Super Swain Drugs became my lunchtime home for two or three days a week—the other days reserved for lunch at the hospital or at one of the other town cafés. But I reserved one day a week for the Rotary Club meeting at Sneed’s Restaurant on Main Street.
I don’t remember who first invited me to attend the weekly lunchtime Rotary Club meeting. It could have been Rick or perhaps Ray. Since we worked in the same office, I may have just decided to join them one day and invited myself. Nevertheless, one day I decided to go, and before long I had become a Bryson City Rotarian.
The weekly meetings involved lunch, lots of talk and gossip, a few announcements from the president of that particular year, and an “important” guest speaker. Now, “important” has different meanings in different communities. In big cities, the Rotary speaker may be a congressman or famous journalist, a sports or theater celebrity, or a famous musician or novelist. In midsize towns, the speaker may be a governor or state senator, a college football or basketball coach, or perhaps a local who made it big in the business world.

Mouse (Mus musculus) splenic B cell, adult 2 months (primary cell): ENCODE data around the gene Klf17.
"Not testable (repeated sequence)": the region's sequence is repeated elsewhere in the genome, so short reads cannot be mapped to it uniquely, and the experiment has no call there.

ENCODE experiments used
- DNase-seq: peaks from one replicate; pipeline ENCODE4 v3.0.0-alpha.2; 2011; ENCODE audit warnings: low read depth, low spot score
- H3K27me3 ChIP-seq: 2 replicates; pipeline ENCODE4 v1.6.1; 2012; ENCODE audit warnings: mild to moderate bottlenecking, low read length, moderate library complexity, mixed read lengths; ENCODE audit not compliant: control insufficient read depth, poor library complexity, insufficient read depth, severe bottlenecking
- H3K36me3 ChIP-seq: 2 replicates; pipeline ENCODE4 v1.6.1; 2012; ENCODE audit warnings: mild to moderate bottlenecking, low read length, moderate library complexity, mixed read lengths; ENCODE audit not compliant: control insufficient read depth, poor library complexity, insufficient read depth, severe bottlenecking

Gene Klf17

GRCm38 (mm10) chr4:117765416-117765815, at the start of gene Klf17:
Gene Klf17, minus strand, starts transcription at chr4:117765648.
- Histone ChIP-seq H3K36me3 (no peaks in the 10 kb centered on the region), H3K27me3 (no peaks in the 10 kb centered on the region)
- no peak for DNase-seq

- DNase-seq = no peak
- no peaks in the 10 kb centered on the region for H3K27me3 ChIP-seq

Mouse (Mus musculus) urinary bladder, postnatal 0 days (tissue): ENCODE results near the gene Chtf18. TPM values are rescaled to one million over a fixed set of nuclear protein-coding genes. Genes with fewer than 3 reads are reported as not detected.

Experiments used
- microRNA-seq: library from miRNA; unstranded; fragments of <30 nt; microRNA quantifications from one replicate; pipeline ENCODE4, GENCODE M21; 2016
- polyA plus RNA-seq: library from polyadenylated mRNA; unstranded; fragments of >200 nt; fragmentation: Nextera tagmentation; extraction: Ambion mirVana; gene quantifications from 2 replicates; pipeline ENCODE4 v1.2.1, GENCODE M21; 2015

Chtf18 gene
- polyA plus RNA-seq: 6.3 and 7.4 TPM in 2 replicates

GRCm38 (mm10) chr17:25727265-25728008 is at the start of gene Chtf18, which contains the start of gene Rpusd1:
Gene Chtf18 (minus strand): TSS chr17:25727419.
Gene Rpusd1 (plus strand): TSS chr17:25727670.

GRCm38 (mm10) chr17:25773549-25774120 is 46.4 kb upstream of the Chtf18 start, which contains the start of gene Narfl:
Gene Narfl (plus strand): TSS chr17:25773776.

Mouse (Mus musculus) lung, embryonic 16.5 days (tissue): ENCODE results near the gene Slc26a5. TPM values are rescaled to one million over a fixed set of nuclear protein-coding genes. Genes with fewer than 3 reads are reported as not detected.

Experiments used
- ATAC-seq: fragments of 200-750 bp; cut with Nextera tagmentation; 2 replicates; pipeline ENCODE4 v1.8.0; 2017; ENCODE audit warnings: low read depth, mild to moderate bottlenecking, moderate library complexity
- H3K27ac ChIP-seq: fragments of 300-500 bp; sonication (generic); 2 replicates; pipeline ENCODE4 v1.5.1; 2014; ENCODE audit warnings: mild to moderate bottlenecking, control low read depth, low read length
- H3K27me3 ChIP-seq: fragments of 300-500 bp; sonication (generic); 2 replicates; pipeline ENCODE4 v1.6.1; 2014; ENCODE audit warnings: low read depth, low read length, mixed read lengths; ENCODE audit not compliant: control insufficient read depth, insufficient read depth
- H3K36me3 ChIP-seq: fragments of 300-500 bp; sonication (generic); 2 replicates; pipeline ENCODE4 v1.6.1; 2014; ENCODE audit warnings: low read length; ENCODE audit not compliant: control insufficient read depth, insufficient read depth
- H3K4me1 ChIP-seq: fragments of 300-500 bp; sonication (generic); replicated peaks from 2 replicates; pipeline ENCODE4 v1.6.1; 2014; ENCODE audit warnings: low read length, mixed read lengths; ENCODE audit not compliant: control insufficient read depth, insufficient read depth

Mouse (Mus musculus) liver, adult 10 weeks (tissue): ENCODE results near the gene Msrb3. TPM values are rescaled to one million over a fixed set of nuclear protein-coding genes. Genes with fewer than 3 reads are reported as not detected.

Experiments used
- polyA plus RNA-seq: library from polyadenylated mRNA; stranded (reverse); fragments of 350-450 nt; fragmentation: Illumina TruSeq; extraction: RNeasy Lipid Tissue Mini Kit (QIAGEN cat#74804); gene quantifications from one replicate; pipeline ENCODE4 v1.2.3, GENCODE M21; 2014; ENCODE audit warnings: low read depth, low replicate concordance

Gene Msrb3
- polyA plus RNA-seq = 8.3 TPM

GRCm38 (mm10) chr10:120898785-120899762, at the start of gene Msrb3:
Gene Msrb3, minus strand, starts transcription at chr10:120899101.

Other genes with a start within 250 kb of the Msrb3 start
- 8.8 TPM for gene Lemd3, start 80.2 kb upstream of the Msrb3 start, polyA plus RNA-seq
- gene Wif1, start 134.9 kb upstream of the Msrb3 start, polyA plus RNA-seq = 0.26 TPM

In Bryson City, it could be the mayor or the county agricultural agent or a park ranger. Or it could be the president of the garden club or a new developer in the area who was trying to attract foreigners—our name for rich folks from Florida who knew neither how to drive on mountain roads nor the true value of mountain property (as they always paid way over market value). They clogged our roads in the summer and ran up our property prices in the spring and fall. Then they abandoned us for the winter.
In fact, one day my dad called. “Walt, your great-aunt Leota, when she passed away, left me and your mom her beach house in New Smyrna Beach, Florida. If there’s any chance you and Barb might live in Florida one day, we’d be glad for you all to have the home and manage it.”
“Dad,” I told my father, “I wouldn’t move to Florida if it was the last place left on the planet where I could practice.” If only I had known how my words would one day mock me.